To abortion-rights advocacy groups in Washington, though, supporting the Hyde Amendment is anathema. Progressives have long argued that Hyde is effectively a form of discrimination, making abortion inaccessible to poor women and many women of color who get their health care through Medicaid. Several of these groups moved quickly to condemn Biden’s position. “At a time when reproductive rights are under consistent attack, it’s unacceptable that a major Democratic nominee supports the Hyde Amendment,” read a statement from Emily’s List, which supports female, pro-abortion-rights candidates for office. Planned Parenthood Action Fund, the advocacy arm of the clinic network, wrote, “Supporting Hyde isn’t good policy or politics. We strongly encourage Joe Biden to speak to the people whose lives are impacted by this discriminatory policy and reevaluate his position.”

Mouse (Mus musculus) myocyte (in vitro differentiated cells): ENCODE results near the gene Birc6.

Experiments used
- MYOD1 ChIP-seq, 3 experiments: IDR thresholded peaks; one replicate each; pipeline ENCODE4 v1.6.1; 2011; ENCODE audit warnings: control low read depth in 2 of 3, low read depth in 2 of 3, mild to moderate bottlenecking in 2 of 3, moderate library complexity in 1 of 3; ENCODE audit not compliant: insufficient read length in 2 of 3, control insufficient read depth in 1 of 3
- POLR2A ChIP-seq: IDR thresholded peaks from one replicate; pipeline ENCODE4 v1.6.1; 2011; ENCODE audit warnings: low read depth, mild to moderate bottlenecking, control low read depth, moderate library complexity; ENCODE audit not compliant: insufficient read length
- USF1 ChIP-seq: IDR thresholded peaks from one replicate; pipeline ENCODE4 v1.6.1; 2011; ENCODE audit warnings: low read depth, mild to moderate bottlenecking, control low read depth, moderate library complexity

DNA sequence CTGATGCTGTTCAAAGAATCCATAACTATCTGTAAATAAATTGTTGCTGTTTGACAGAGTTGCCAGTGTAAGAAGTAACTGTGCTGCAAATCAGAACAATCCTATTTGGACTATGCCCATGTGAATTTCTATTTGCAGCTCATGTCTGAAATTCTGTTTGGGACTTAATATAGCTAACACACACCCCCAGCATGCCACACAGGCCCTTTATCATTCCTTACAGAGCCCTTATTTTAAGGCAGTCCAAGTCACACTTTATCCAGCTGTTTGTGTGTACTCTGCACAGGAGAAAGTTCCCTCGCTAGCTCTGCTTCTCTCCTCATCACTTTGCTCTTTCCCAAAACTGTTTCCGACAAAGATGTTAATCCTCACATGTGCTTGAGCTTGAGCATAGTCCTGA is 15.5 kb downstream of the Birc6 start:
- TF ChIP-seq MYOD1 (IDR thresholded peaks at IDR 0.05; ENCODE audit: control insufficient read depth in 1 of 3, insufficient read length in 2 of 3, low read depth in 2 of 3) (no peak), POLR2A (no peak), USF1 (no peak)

With the first Democratic debates three weeks away, Biden may be vulnerable to criticism from competitors who are vying to knock him out of his front-runner status by attacking him from the left. Biden’s opponents may use abortion and other issues, such as his refusal to apologize for his treatment of Anita Hill during Clarence Thomas’s Supreme Court confirmation hearings in 1991, to make him seem out of touch with the current political moment.

But so far, Biden has continued a strategy of rolling with the moment and trying to avoid self-immolation over these issues. He entered this race hoping he could sell himself as the candidate who is about something bigger than petty politics. His self-crafted brand as a politician, including on the issue of abortion, has long been that of a reasonable moderate; it’s not surprising that his presidential bid would mirror those impulses. Because he came in with strong name recognition and a long record, Biden could set his sights on the general election from the start of his candidacy. All he has to do is survive a primary filled with progressive candidates and advocacy groups who are taking direct aim at his campaign, pushing for anything but moderation in 2020.